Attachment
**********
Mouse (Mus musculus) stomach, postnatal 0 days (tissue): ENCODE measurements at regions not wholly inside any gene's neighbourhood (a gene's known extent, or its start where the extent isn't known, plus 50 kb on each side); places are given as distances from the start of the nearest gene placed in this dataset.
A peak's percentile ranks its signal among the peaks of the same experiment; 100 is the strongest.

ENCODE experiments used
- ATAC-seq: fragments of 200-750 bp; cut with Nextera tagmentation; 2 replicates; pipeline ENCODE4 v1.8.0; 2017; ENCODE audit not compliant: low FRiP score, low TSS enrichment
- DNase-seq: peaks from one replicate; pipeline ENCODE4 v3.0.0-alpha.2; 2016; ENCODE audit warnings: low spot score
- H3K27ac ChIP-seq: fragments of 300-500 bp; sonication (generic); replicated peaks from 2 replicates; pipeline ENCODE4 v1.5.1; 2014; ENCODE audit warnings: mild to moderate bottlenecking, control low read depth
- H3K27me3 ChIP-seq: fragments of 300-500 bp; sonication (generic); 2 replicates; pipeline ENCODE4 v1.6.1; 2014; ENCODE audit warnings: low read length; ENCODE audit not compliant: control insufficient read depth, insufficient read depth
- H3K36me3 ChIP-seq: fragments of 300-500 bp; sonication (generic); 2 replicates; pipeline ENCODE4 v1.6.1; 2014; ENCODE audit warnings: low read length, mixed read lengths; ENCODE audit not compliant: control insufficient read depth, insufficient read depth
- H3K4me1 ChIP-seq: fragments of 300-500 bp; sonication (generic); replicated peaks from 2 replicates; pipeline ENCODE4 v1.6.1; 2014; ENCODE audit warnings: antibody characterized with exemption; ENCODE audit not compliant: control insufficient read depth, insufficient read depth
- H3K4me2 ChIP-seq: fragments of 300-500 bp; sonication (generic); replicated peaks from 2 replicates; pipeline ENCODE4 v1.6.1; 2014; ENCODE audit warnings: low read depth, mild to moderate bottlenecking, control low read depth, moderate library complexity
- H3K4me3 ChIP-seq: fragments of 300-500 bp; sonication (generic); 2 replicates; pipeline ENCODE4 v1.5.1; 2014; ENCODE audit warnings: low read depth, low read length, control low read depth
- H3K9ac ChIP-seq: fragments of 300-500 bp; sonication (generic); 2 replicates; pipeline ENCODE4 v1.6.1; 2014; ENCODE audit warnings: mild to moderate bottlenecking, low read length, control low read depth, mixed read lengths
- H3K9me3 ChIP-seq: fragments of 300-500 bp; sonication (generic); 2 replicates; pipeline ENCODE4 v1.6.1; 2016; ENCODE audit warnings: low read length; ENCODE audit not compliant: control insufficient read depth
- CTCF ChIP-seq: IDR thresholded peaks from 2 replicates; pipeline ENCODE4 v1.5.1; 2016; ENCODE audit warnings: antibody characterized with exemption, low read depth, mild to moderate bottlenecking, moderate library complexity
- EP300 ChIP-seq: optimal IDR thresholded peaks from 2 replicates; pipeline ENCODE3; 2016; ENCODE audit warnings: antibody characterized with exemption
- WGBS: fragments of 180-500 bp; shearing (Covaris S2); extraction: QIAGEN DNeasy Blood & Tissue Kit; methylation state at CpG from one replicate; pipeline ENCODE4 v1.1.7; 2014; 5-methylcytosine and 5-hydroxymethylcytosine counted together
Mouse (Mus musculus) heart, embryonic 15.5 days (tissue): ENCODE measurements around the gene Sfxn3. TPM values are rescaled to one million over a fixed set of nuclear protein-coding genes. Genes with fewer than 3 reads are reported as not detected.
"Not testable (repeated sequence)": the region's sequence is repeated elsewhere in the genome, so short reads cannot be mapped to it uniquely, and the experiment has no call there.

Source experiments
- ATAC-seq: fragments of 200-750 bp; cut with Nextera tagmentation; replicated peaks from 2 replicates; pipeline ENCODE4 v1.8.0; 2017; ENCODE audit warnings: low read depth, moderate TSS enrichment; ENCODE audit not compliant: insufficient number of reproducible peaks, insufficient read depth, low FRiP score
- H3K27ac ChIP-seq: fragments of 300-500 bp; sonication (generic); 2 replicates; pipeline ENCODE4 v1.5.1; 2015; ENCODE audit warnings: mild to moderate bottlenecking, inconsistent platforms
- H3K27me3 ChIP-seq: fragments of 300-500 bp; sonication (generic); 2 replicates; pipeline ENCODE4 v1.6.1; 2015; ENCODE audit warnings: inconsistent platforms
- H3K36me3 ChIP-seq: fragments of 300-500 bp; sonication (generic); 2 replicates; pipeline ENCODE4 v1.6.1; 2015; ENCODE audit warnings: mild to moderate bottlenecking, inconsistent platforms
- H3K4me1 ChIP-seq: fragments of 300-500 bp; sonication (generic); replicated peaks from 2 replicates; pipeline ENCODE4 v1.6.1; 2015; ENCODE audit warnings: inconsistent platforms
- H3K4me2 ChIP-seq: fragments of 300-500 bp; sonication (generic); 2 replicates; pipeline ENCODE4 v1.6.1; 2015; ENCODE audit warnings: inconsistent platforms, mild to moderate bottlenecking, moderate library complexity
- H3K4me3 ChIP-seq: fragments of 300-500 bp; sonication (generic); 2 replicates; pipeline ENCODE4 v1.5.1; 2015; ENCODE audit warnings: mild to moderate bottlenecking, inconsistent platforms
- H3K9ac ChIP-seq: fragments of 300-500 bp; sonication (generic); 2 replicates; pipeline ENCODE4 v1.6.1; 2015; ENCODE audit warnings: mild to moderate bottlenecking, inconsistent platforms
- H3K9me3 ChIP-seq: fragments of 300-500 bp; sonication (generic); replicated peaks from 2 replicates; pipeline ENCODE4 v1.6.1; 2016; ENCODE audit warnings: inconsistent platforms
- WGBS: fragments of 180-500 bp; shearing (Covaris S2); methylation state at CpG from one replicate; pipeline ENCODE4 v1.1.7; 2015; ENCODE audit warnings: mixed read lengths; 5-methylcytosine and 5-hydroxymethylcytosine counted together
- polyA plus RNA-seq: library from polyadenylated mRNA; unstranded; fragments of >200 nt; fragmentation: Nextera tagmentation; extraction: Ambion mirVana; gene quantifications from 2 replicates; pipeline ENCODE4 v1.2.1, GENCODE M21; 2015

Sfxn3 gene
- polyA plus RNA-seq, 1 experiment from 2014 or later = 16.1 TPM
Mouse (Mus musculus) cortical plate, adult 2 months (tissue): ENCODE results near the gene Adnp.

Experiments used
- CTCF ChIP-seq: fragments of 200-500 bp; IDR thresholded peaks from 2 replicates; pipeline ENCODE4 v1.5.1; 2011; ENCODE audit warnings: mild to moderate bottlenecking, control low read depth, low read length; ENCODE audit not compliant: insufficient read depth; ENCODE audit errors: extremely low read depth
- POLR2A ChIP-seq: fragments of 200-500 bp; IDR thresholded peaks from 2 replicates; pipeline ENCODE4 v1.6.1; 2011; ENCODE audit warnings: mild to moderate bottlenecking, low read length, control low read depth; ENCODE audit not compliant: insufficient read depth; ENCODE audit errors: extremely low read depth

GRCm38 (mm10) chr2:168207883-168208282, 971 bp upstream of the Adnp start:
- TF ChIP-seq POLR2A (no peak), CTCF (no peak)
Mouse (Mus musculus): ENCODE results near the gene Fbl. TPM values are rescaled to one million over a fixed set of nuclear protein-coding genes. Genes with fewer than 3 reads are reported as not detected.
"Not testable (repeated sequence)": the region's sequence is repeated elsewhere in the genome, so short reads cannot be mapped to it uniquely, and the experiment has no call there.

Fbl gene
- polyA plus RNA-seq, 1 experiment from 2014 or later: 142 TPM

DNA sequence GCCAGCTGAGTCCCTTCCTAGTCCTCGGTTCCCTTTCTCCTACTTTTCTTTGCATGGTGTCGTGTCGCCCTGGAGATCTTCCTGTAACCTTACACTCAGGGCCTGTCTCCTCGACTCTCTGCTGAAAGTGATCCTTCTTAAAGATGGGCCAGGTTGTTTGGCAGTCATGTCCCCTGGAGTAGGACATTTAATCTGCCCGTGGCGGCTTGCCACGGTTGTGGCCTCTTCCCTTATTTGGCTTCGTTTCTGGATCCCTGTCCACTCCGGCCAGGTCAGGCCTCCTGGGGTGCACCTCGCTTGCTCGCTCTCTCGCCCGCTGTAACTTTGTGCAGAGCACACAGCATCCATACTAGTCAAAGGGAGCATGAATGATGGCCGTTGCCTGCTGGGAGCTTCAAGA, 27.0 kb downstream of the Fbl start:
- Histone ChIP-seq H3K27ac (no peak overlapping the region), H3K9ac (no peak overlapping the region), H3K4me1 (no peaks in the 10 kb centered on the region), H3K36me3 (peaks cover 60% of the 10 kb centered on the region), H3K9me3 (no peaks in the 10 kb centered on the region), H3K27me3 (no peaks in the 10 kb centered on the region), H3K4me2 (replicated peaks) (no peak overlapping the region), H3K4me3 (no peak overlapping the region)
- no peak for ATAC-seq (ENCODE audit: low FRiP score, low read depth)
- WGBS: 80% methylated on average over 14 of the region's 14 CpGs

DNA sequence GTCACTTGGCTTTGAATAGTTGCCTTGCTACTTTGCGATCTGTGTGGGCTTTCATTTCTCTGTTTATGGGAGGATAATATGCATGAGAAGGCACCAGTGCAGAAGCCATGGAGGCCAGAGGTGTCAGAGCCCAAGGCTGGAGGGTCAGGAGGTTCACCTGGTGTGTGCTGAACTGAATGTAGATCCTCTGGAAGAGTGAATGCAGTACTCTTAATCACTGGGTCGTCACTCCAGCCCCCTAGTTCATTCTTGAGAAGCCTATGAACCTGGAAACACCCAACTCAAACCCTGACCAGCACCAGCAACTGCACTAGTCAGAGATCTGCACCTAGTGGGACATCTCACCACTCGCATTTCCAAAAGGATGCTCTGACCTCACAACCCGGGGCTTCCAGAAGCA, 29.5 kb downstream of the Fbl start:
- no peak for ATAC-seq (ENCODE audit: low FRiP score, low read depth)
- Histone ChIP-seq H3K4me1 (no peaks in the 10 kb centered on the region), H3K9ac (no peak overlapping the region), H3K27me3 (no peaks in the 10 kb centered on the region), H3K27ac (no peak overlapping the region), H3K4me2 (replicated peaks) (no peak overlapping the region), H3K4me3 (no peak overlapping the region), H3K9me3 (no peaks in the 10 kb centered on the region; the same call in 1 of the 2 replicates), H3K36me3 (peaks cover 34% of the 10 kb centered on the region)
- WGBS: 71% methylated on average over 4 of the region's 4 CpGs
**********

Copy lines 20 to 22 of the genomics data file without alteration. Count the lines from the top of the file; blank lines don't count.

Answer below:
- ATAC-seq: fragments of 200-750 bp; cut with Nextera tagmentation; replicated peaks from 2 replicates; pipeline ENCODE4 v1.8.0; 2017; ENCODE audit warnings: low read depth, moderate TSS enrichment; ENCODE audit not compliant: insufficient number of reproducible peaks, insufficient read depth, low FRiP score
- H3K27ac ChIP-seq: fragments of 300-500 bp; sonication (generic); 2 replicates; pipeline ENCODE4 v1.5.1; 2015; ENCODE audit warnings: mild to moderate bottlenecking, inconsistent platforms
- H3K27me3 ChIP-seq: fragments of 300-500 bp; sonication (generic); 2 replicates; pipeline ENCODE4 v1.6.1; 2015; ENCODE audit warnings: inconsistent platforms